Project Background 

OnSIP is a UCaaS (Cloud Communications) company that provides real-time communication services to over a 100,000 businesses.

OnSIP utilizes WebRTC to allow customers and companies to make and recieve internet voice and video calls on polycom phones, a mobile app and a web application that all work together. 

I was tasked with redesigning all the pages to be more intuitive, then documenting all the user interface elements into OnSIP's first ever design system.

I coordinated solo with the front-end lead and his entire team to lead the  implemention of the system at scale. 


January 2019 - October 2020






OnSIP Web Application


Role & Team

Me (Product Designer)

Creative Director (James Lockwood)

Front-end Lead (Jim Greenber)

Marketing (Stephanie Fornino & Maragaret Joy) 

The Problem   

When I first joined OnSIP it had a visually inconsistent app. (Images below)

Design at OnSIP had been done by contract designers and then by solo designers that left after a couple years. The first task I was asked to undertake was to change everything to Angular Material components as fast as possible and not to stray from that. 

While I found Angulat Material to be a great guideline I never saw it as a hard playbook. Before I undertook the design, I had a meeting on what we could design custom and what we would leverage Angular Material for so that engineering had an easier time.

I argued for custom designs on anything that was related to making a call (end call button, dial a call etc.) as it was important for usability. I conceded to the rapid redesign but asked that a design process be followed for each page. 

The strategy we underwent was to: 

  1. First work on redesigns of all the screens of a legacy web application with a senior product designer in order to meet customer demands
  2. Then set out to incrementally implement a UI kit together that was paired with Sketch and Abstract for version control.





When I embarked on the web application redesign:  

  1. I gathered requirements on each and every page and got a run down on the functionality.
  2. Then I spoke with our onboarding engineers, support and sales teams to get an overview of how each of them interacted with the page, what part of each page they found the most important then did a "happy path" user flow of each page.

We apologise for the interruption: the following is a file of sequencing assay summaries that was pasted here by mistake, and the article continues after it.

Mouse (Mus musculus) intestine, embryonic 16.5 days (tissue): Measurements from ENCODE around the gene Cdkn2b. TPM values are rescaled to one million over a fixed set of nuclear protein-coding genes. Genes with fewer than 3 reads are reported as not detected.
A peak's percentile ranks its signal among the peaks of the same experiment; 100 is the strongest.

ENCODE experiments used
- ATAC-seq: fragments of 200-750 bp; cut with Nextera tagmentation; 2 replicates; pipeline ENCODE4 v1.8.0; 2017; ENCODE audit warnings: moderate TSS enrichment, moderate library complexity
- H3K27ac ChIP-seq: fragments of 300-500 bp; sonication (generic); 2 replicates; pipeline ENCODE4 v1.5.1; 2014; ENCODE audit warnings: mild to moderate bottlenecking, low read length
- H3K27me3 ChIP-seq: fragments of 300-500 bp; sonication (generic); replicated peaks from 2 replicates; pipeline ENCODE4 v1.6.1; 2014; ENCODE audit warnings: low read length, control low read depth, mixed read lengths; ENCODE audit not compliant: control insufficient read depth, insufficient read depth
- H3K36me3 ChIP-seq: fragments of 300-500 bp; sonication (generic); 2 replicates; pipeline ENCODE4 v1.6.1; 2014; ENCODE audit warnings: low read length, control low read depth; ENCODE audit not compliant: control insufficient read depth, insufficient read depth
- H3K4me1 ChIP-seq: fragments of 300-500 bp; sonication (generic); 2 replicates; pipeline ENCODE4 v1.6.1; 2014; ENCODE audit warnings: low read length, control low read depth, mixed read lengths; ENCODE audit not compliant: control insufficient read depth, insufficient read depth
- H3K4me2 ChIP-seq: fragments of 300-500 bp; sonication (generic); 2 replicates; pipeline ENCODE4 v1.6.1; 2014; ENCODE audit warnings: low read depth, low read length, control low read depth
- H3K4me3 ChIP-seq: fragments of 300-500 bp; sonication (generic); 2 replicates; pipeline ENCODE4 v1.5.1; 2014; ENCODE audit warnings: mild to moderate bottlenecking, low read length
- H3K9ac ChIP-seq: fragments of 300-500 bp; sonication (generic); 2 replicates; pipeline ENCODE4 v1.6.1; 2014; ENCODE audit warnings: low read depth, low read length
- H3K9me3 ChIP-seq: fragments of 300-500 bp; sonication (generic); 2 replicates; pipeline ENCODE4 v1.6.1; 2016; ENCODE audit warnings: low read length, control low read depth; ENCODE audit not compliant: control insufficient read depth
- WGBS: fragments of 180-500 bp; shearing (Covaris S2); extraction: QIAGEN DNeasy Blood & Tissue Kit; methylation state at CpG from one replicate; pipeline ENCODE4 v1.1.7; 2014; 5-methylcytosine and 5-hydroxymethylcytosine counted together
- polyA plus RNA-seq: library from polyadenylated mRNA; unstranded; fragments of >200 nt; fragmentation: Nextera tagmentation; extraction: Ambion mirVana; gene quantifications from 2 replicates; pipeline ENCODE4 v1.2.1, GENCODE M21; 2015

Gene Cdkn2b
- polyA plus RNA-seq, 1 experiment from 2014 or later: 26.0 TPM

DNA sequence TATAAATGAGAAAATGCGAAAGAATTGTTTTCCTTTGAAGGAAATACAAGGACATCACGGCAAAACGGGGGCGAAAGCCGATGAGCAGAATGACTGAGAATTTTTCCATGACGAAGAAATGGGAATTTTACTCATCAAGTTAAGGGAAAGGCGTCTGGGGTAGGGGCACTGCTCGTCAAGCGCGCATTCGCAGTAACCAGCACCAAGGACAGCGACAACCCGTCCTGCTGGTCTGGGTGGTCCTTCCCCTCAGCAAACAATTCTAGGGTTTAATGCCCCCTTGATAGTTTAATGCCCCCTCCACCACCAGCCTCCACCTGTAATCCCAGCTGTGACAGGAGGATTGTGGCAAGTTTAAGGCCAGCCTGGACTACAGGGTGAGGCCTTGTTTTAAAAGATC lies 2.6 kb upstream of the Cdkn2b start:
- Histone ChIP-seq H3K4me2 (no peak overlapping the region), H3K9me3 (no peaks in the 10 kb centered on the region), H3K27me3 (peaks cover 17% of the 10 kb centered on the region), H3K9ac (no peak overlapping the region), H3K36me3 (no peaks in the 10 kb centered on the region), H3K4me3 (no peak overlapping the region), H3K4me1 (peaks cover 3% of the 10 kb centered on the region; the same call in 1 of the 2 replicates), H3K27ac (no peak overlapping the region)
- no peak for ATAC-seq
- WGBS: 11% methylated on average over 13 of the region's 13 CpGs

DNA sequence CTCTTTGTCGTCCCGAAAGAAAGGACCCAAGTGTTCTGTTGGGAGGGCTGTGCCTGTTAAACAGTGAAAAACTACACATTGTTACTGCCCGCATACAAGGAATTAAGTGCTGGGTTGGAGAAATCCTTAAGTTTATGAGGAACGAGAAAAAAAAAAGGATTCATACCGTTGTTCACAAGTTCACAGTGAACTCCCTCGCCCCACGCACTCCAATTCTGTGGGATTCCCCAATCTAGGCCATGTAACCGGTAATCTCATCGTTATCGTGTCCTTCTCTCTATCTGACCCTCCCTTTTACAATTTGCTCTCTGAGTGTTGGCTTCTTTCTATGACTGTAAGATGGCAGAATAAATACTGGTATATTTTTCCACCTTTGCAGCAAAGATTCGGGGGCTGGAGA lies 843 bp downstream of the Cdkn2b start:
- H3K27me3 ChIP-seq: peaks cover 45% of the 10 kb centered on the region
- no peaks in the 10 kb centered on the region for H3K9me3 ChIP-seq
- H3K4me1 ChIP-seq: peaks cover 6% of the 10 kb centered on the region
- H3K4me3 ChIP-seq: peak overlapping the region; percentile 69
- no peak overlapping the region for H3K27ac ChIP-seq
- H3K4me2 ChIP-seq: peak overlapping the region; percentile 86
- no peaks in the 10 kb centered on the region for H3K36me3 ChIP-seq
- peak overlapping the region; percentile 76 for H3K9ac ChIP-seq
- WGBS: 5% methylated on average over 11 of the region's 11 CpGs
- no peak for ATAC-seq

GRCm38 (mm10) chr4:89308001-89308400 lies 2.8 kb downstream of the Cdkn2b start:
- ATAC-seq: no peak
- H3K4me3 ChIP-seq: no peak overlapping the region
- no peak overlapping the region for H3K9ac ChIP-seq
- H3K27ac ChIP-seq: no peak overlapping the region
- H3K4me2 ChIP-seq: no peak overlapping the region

3. Finally, we incrementally iterated on the redesigns after pushing to production. . 


The following are some of the pages I redesigned: 

The old OnSIP Home Page  

This is the first page of the web-application that I tackled in the redesign. The images on the right shows the old home page.

Just like Skype, Discord or other web-calling solutions when a user logs in, the home page with a list of recent calls, voicemail history etc. is the first type of page that they should see.  


A New Home Page

The previous designs had the users call history and voicemail history hidden underneath a dropdown and the vociemail and call history wasn't immediately visibile.

As a result, after conducting a card sort with internal testing, I relegated the cards labeled: Try Our Desktop App”, “Connect With Us”, “For Admins” and “Need Help” to the page footer in order to create space to place the call history and voicemail history in a more visible location.

The next thing that I worked on was the responsiveness of the page and interaction of what exactly happens when a row is expanded. This expanded row interaction is a design that I reused as a table in the other pages of the web application. 


Old Queue Dashboard 

The Queue Dashboard is primarily used as a sales or support team management tool. The image on the right shows how the old queue dashboard looked like.

A queue "administrator" or manager is able to see a roster of sales or support agents, remove sales or support agents from calls if needed and listen in on live sales or support calls to monitor agent performance.  

A New Queue Dashboard 

After internally interviewing the queue administrators, who were the primary stakeholders, I learned that it was imperative that everything was placed on one page and not underneath nested tabs as I had planned to separate the content into.

I conducted a feature audit of everything needed to be on the page and categorized them by hierarchy. Then I placed the content within a single master chart that would drop down and close by category. 


Old User Settings Page

The user settings page serves as a profile edit page where people can change configure their account and change personal info. 

The support team was the primary stakeholder on this project was that they would frequently troubleshoot people signing up for our service and configuring the service which people in the old designs had problems with.


New User Settings page

The "profile edit" section would be a section that people could edit their "forward-facing" information. When a person edited their job title for example in this section-- the "team page" that site visitors would visit to view this person's profile page would reflect that job title change.  The second and third section would be a section that one could edit their settings that reflect "internally". 

  1. Account Details
  2. App Controls
  3. Call Preferences

After the senior deisgner and I spoke at length with the support team and the CEO in multiple meetings led by the director of product, we learned what labels to best relegate to each section. This is reflected in the design below.



A Need for a Unified System of Notifications 

While, the visual language was becoming more defined after the redesign, it was important to understand the different kinds of essential notifications that were needed in a calling app.

  • People were setting themselves away and not receiving phone calls so needed a clear indication that they were away
  • People were confused as to what Do not Disturb vs. Away vs. App Calling Disabled was